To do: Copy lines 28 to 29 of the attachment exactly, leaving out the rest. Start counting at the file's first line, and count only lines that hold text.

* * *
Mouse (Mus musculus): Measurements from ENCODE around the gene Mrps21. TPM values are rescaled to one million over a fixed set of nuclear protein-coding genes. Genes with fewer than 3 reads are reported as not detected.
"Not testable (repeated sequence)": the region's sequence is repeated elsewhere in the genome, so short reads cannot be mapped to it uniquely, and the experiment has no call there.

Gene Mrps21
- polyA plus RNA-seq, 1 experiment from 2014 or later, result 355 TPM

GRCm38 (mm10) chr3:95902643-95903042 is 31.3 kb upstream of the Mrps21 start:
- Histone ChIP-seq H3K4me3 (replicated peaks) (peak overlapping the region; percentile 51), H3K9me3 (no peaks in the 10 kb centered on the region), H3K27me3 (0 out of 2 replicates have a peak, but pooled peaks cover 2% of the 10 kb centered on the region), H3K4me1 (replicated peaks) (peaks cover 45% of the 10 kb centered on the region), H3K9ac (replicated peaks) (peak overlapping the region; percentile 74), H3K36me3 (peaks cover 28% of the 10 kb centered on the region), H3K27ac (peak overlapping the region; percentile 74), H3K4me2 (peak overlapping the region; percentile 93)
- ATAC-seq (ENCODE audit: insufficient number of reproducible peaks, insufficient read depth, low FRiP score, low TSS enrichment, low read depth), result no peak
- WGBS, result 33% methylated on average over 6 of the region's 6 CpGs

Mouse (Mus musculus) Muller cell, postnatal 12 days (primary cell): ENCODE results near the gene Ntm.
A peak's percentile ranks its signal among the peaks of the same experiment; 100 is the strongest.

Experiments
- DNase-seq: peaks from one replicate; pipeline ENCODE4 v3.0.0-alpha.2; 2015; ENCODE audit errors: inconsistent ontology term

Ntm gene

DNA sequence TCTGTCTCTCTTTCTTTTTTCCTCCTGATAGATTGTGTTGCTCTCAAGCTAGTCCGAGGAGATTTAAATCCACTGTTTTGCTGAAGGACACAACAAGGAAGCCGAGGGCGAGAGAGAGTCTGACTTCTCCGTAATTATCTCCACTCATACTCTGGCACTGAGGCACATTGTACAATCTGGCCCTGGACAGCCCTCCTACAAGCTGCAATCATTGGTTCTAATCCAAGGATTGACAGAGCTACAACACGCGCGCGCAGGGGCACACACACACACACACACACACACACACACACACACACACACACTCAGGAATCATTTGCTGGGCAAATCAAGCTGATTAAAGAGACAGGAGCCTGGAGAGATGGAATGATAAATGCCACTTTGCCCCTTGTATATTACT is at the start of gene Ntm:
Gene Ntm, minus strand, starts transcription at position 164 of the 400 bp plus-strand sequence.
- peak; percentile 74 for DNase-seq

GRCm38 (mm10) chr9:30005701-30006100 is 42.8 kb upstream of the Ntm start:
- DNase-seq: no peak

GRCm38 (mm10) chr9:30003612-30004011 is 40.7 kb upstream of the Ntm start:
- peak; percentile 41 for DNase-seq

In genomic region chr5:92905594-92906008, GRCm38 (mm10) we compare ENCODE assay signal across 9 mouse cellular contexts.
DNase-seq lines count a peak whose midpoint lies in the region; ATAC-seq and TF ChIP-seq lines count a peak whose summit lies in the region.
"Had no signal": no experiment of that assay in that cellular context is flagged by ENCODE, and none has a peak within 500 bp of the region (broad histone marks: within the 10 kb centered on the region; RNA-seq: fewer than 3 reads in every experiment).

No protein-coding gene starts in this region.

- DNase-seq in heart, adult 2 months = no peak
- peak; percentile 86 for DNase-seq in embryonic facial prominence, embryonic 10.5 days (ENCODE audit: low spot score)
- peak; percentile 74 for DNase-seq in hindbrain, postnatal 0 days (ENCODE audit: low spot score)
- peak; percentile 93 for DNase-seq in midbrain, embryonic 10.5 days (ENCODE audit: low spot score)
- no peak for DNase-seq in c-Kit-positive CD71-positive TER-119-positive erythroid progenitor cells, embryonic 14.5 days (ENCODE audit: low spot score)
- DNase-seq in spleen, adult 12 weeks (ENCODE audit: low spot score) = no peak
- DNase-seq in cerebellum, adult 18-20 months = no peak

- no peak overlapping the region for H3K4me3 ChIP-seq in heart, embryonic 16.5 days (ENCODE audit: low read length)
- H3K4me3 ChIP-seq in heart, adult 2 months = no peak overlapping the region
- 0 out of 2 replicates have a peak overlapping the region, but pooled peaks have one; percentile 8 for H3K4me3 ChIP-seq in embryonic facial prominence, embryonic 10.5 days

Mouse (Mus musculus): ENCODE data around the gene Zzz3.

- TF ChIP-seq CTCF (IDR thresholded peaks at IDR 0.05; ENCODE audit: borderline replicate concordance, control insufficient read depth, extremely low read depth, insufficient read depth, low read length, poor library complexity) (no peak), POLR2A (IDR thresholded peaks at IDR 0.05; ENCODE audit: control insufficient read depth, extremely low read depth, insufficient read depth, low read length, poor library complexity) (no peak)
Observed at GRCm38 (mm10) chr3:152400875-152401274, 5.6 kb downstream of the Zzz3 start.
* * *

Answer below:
- peak; percentile 93 for DNase-seq in midbrain, embryonic 10.5 days (ENCODE audit: low spot score)
- no peak for DNase-seq in c-Kit-positive CD71-positive TER-119-positive erythroid progenitor cells, embryonic 14.5 days (ENCODE audit: low spot score)